The current stance on the most recent Fermented Cod Liver Oil (FCLO) findings and accusations were announced at the 2017 Annual Weston A. Price Conference in Minneapolis, Minnesota on November 19th

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In 2015 there was a big attack on fermented cod liver oil. The information was printed in an online document called Hook, Line and Stinker, written by Kaayla Daniels, self titled Naughty Nutritionist and author of The Whole Soy Story. This document is not to be confused with Hook, Line and Stinker, the famous Looney Tunes short from 1958 where Wile E. Coyote tries to catch Road Runner with a mallet, cooking pan, TNT stick, a balloon and a piano dropped on Road Runner. It’s not to be confused with the board game Hook, Line and Stinker, where scratch and sniff pieces are fished out of a can, filling the air with pungent odors that will clear the room. It’s not to be confused with the Hook, Line and Stinker Pokemon show, season 4, episode 11.

The accusations were that FCLO was rancid, the vitamin levels were not what they should be and that there were trans-fats, added oils to cut the FCLO such as commonly found trans-fats like canola oil.

To date, the Weston A. Price Foundation has officially answered each claim publicly, refuting suspicions on the supplement. The reasons why are interesting. 

Three or four independent people wrote about their findings of FCLO, showing the benefits. The same can be said for the those finding a negative position on FCLO. 

“On the rancidity, as soon as we heard these accusations, we sent a sample,” Sally Fallon, CEO of the Weston A. Price Foundation said. Laboratories were researched for a proper one that analyses marine oils. She added the laboratory said we’ve never seen a marine oil more stable. We even heated it to see if it would alter, it did not.

Next was addressed, “An accusation about the vitamin oil. We sent it to several labs,” Fallon says.

Covance is a lab which tests for the USDA. “It’s easy to test for added vitamins. It’s very hard to test for naturally occurring vitamins. They found low levels. Other labs came back very high. We had labs come back with much higher numbers which convinced us you could call this high vitamin oil.”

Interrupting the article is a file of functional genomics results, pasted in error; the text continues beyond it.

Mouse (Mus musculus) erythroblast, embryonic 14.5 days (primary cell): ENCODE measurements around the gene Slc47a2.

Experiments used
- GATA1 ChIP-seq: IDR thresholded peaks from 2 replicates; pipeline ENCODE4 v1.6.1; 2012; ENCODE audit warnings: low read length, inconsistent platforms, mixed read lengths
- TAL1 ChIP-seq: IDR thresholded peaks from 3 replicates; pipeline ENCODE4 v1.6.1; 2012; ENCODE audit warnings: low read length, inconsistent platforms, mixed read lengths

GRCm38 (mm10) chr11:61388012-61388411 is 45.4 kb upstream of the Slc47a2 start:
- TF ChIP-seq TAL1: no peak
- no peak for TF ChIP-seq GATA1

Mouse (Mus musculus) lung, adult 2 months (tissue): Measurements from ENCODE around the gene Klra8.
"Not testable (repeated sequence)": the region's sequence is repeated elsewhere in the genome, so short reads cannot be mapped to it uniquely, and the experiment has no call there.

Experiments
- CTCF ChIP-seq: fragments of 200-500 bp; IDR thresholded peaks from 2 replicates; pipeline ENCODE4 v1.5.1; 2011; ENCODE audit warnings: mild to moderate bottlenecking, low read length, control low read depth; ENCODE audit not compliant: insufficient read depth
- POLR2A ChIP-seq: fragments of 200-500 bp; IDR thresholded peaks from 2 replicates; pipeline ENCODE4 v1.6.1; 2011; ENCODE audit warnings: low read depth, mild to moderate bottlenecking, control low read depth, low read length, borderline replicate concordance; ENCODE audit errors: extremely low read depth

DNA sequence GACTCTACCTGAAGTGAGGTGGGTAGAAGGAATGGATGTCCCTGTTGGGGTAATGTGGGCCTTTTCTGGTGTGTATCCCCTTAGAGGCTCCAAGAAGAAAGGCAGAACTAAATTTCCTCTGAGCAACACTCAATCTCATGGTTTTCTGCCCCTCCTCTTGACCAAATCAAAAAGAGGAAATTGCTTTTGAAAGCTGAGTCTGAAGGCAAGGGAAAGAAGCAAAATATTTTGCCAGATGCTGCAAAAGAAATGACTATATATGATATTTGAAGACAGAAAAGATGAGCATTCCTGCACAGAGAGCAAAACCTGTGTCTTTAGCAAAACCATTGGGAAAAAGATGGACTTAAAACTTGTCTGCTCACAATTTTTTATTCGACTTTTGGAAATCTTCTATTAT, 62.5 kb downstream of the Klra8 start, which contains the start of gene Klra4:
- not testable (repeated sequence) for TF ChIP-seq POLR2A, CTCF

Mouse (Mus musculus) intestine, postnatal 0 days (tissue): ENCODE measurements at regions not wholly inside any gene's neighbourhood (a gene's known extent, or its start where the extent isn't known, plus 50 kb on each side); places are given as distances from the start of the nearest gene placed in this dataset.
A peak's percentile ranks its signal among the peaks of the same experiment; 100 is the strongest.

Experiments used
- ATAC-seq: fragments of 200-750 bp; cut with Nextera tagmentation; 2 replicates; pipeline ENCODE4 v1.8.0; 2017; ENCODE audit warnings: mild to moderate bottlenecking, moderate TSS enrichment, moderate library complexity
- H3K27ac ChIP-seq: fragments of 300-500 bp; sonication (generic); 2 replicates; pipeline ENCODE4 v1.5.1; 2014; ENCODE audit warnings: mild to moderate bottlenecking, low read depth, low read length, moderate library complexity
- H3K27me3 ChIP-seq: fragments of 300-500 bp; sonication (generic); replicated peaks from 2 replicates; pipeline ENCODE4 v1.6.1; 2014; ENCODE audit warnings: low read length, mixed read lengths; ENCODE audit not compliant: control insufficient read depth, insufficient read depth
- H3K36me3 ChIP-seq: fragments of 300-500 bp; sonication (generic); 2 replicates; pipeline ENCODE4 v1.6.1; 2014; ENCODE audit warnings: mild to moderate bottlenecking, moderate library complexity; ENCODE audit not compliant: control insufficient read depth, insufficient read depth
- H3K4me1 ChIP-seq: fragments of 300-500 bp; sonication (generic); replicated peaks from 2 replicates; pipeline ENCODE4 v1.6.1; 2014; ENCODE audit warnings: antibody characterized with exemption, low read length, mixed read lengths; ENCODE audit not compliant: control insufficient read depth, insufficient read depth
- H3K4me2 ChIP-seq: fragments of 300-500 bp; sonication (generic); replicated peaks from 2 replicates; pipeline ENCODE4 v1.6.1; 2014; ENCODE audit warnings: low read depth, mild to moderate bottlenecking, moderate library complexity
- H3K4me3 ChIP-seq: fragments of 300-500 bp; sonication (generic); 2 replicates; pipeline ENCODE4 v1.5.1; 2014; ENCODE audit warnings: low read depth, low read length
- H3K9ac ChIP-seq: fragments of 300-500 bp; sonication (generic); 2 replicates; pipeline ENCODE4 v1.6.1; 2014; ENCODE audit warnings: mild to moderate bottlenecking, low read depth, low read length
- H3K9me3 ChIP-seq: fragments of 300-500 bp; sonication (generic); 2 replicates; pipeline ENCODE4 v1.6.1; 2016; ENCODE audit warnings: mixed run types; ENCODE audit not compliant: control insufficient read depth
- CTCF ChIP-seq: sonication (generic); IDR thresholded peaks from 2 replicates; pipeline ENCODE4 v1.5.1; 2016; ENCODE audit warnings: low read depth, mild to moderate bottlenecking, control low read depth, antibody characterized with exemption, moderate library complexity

Fallon goes on to say, “About the trans-fats, there are naturally occurring trans-fats by fish eating in the ocean and ending up in the food. Aside from the accusation that it’s adulterated, it’s actually a good sign that it’s naturally occurring. It also occurs naturally in butter. The trans-fats in animal fats are beneficial.”

Further findings didn’t show the same results regarding the vitamin content. “There’s a thousand forms of vitamin D. There are many, many forms of vitamin A,” she says. This means testing for one form can be found, but another not found. Laboratory testing of vitamins is not the same as how the body assimilates nutrients. 

Fallon says we’re very happy with this product. Usually people say these type of things when they themselves have experienced benefits from something, this case is the no exception.

Years ago Sally was taking high quality cod liver oil for many years and began having bad night vision and floaters in her eyes. She started taking FCLO at a high dose and about 2 weeks later both issues were gone. This led her to believe, “It’s my opinion that there’s something very natural in this product, other than what was in the standard cod liver oil.”

Fallon said, “We’re not going to throw a good product off the boat because it’s been unfairly criticized. Fermenting the livers is a traditional way. The real source of the controversy is coming from within the industry.”